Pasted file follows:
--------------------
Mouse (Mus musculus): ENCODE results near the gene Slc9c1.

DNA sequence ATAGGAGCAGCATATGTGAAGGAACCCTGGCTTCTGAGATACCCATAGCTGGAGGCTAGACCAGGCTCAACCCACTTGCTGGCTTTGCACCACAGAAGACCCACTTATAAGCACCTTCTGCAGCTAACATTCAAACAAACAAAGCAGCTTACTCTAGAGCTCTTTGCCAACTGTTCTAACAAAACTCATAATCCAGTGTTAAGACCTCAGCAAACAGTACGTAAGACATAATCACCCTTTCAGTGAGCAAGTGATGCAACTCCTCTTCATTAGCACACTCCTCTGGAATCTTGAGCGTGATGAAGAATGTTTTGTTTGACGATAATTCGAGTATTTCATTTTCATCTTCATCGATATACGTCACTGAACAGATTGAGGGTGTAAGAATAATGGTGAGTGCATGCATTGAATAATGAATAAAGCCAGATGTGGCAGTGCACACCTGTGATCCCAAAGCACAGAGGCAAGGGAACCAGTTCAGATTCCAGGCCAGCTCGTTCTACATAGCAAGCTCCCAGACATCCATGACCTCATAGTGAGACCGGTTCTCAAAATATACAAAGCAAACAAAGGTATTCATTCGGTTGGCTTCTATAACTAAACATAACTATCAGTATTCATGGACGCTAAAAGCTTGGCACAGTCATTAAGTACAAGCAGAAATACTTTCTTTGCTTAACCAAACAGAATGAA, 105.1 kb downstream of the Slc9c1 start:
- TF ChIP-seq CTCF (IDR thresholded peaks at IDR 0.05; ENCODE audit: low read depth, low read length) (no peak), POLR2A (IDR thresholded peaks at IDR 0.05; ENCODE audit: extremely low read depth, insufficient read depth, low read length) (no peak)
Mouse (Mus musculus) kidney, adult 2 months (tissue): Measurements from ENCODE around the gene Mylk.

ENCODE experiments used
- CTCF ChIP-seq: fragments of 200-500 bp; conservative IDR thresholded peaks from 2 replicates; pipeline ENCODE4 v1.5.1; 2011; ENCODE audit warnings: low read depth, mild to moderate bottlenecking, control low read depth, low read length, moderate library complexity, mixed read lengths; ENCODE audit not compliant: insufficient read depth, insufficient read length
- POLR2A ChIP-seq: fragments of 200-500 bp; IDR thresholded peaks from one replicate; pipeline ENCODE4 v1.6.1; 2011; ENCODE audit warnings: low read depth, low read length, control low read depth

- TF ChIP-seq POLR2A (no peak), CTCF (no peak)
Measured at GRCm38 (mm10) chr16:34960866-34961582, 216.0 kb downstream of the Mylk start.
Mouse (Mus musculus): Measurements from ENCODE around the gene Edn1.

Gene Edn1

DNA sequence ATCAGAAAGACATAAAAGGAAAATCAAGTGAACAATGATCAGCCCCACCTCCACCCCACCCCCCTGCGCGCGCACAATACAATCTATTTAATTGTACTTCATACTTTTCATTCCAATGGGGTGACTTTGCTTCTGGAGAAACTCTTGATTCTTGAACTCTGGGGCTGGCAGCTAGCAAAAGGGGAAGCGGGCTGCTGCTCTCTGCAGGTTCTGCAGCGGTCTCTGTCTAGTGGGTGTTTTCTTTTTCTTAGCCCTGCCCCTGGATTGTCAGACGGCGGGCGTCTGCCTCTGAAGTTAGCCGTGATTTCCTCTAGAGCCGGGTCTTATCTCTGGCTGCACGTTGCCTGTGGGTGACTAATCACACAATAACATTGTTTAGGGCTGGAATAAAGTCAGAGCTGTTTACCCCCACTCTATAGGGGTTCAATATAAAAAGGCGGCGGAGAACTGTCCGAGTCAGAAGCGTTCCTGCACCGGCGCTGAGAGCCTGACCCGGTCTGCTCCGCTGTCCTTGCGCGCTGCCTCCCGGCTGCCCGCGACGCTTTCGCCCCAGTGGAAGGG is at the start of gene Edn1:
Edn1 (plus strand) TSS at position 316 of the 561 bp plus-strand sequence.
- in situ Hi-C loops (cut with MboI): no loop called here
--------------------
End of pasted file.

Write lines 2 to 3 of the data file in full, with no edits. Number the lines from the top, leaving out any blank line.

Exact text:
DNA sequence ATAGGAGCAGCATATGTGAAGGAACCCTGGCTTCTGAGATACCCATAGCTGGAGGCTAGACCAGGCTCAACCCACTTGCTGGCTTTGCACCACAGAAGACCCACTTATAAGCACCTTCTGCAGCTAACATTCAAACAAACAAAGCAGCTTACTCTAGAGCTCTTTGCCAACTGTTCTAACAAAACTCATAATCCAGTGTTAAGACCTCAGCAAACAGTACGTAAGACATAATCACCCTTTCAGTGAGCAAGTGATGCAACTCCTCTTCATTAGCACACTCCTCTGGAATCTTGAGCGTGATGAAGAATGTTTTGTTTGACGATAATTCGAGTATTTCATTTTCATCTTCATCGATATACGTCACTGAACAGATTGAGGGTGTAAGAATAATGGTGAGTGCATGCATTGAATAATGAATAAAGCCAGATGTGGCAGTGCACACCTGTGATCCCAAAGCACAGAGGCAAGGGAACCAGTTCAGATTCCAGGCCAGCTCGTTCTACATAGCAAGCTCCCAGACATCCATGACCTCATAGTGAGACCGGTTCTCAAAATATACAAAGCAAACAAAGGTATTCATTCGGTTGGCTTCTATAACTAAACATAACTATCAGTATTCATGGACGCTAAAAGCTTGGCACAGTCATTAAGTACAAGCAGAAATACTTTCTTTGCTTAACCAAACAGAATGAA, 105.1 kb downstream of the Slc9c1 start:
- TF ChIP-seq CTCF (IDR thresholded peaks at IDR 0.05; ENCODE audit: low read depth, low read length) (no peak), POLR2A (IDR thresholded peaks at IDR 0.05; ENCODE audit: extremely low read depth, insufficient read depth, low read length) (no peak)